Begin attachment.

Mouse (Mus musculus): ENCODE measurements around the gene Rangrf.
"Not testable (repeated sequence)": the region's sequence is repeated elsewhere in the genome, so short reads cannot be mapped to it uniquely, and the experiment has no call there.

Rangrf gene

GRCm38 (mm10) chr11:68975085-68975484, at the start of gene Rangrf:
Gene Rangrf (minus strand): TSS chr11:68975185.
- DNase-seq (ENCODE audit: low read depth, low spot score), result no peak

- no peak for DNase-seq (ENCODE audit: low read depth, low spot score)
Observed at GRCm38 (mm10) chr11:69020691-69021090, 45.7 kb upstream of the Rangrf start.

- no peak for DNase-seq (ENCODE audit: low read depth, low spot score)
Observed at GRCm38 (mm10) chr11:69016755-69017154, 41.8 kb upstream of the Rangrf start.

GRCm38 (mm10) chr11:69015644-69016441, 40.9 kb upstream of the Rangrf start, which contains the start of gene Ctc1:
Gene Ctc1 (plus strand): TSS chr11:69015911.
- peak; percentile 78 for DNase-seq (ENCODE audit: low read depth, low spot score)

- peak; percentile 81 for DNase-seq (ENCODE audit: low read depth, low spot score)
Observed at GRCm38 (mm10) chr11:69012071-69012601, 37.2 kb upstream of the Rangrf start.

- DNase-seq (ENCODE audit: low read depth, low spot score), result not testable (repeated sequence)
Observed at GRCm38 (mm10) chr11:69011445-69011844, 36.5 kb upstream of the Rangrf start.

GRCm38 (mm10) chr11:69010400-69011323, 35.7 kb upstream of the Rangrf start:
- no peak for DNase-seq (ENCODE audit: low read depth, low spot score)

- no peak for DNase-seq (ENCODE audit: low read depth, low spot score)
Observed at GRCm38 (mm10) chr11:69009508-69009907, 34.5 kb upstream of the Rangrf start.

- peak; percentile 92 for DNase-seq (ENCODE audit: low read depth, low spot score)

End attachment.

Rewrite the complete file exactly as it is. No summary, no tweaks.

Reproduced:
Mouse (Mus musculus): ENCODE measurements around the gene Rangrf.
"Not testable (repeated sequence)": the region's sequence is repeated elsewhere in the genome, so short reads cannot be mapped to it uniquely, and the experiment has no call there.

Rangrf gene

GRCm38 (mm10) chr11:68975085-68975484, at the start of gene Rangrf:
Gene Rangrf (minus strand): TSS chr11:68975185.
- DNase-seq (ENCODE audit: low read depth, low spot score), result no peak

- no peak for DNase-seq (ENCODE audit: low read depth, low spot score)
Observed at GRCm38 (mm10) chr11:69020691-69021090, 45.7 kb upstream of the Rangrf start.

- no peak for DNase-seq (ENCODE audit: low read depth, low spot score)
Observed at GRCm38 (mm10) chr11:69016755-69017154, 41.8 kb upstream of the Rangrf start.

GRCm38 (mm10) chr11:69015644-69016441, 40.9 kb upstream of the Rangrf start, which contains the start of gene Ctc1:
Gene Ctc1 (plus strand): TSS chr11:69015911.
- peak; percentile 78 for DNase-seq (ENCODE audit: low read depth, low spot score)

- peak; percentile 81 for DNase-seq (ENCODE audit: low read depth, low spot score)
Observed at GRCm38 (mm10) chr11:69012071-69012601, 37.2 kb upstream of the Rangrf start.

- DNase-seq (ENCODE audit: low read depth, low spot score), result not testable (repeated sequence)
Observed at GRCm38 (mm10) chr11:69011445-69011844, 36.5 kb upstream of the Rangrf start.

GRCm38 (mm10) chr11:69010400-69011323, 35.7 kb upstream of the Rangrf start:
- no peak for DNase-seq (ENCODE audit: low read depth, low spot score)

- no peak for DNase-seq (ENCODE audit: low read depth, low spot score)
Observed at GRCm38 (mm10) chr11:69009508-69009907, 34.5 kb upstream of the Rangrf start.

- peak; percentile 92 for DNase-seq (ENCODE audit: low read depth, low spot score)